Wednesday 14 July 2010

Seal-a-Fridge: even franchising has its limits

One of the best ways of generating quality earnings from a trade mark is by licensing its use under a business format franchise. In theory, once the business formula is tried and tested, the franchise becomes a licence to print money: the licensee invests in premises, equipment, hardware and labour, while the licensor -- while receiving sign-on fees, possible service and consultancy retainers and regular royalty payments --advertises the franchised service and reaps the benefit as the brand equity just keeps rising.

There are however limits to the money-making potential of the franchise format, as can be seen from a recent episode in Australia. In "Court decision brings cold comfort to franchisor", Tim Golder, Robyn Chatwood and Ben Mee (Allens Arthur Robinson) discuss in their firm's Intellectual Property Focus a complaint made against Seal-A-Fridge, in which the Federal Court ruled that the franchisor had abused its position of strength in order to impose significant increases in fees payable by its franchisees. This case also tested out the legality of a franchisor withholding its consent to assignment of a franchisee's interest to a new licensee unless the latter executes a franchise agreement which gives the franchisor additional benefits.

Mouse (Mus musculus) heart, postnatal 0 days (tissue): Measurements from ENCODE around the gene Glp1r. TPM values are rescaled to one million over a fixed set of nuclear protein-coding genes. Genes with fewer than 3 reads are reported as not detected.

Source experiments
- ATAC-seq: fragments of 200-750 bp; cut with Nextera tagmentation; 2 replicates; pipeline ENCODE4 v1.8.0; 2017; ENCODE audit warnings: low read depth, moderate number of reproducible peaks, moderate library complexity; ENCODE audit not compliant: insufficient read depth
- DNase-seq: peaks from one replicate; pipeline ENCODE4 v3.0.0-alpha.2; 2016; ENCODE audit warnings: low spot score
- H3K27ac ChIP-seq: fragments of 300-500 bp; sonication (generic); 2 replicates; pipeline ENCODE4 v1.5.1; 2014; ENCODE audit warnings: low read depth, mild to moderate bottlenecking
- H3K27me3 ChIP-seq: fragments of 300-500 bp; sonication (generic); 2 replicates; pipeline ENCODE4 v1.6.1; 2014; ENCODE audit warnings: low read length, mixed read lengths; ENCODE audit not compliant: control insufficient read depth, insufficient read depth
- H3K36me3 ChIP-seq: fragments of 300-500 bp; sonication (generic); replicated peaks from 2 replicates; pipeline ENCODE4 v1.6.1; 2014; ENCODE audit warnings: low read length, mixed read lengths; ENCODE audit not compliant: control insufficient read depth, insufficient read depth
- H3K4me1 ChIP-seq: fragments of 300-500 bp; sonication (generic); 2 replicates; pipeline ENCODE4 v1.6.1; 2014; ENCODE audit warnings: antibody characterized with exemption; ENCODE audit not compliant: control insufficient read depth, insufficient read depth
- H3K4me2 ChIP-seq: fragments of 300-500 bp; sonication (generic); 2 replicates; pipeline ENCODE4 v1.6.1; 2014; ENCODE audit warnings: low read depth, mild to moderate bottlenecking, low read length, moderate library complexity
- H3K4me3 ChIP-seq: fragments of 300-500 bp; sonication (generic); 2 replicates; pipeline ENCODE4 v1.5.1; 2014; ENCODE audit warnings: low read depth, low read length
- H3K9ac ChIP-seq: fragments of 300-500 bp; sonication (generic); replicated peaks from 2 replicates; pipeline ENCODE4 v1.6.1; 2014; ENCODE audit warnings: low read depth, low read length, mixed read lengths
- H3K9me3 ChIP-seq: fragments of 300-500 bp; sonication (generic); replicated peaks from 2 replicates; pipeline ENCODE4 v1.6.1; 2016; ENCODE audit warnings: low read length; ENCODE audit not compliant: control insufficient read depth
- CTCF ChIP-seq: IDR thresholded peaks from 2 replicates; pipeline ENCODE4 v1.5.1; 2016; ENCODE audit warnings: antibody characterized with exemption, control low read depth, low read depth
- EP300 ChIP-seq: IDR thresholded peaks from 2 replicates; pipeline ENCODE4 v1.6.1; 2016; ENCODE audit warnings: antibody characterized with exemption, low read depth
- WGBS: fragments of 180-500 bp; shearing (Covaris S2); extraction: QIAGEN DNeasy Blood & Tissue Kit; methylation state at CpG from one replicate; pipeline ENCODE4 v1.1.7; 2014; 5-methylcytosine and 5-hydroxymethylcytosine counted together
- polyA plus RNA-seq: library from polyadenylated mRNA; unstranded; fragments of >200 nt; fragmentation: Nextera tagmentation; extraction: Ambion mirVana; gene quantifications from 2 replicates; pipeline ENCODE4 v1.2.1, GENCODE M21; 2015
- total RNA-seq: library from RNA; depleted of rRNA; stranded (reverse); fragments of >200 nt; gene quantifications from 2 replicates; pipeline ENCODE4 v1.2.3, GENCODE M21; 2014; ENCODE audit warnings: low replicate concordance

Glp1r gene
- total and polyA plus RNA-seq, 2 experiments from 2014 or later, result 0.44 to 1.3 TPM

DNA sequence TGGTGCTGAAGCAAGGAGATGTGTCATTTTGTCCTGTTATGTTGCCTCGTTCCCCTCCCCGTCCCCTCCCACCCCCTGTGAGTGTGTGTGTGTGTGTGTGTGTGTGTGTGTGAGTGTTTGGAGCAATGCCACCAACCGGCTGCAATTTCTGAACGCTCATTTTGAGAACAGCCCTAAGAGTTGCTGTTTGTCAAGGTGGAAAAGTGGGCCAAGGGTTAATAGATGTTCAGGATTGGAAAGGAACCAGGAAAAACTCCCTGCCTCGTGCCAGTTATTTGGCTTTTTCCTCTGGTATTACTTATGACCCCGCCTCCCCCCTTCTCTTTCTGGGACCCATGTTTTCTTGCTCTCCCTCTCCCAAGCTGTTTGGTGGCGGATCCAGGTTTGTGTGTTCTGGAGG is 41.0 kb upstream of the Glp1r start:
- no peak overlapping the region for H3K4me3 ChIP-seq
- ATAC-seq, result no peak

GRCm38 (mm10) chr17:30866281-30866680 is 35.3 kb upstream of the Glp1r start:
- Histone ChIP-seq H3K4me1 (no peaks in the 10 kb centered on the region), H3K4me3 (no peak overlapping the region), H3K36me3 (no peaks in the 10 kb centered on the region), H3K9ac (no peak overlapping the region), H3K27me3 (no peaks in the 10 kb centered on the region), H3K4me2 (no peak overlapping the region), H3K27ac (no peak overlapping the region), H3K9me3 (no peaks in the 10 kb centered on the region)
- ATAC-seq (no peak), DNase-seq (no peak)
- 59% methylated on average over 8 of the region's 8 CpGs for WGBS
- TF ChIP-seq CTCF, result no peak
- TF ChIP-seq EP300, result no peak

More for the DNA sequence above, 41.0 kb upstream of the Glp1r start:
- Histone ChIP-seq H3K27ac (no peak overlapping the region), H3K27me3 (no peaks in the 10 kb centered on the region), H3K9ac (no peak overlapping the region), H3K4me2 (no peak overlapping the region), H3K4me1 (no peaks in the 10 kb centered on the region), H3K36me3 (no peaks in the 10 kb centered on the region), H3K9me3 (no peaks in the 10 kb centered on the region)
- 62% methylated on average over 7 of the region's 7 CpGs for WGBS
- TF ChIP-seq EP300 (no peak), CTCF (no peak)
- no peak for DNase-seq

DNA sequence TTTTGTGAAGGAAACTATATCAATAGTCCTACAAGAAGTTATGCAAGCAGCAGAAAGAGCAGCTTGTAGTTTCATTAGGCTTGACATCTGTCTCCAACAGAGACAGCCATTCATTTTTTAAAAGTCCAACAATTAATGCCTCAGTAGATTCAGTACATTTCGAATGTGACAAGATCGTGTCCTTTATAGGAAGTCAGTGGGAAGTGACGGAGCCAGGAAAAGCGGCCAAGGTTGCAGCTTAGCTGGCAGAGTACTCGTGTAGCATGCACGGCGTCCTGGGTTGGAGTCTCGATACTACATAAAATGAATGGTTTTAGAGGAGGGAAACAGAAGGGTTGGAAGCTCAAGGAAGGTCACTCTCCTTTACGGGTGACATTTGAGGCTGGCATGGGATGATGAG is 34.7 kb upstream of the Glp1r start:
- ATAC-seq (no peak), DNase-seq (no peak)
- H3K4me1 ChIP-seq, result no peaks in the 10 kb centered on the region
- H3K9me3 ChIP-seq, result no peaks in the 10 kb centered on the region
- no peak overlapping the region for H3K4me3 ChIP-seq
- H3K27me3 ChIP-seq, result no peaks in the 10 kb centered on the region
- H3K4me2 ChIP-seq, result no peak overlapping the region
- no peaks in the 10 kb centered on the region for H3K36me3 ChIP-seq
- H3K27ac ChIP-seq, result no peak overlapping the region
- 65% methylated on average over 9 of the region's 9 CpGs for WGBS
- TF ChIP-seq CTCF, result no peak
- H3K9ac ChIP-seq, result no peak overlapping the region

After explaining the facts of the complaint, the relevant legal principles and the outcome, the authors conclude as follows:
"... the case serves as a warning to franchisors who seek to take advantage of a franchisee's request for consent to an assignment of the franchise agreement. A court may find unconscionable conduct if consent is used as a lever to extract a better bargain than was originally made by the parties to the agreement, although it appears that evidence of bad faith may be required, as an erroneous construction of a contractual right will not in itself be unconscionable. However, careful drafting of the franchisor's contractual rights with a consideration of both this decision and Clause 20 of the Franchising Code may provide franchisors with greater flexibility in relation to the terms by which 'new' franchisees introduced under a transfer are bound".

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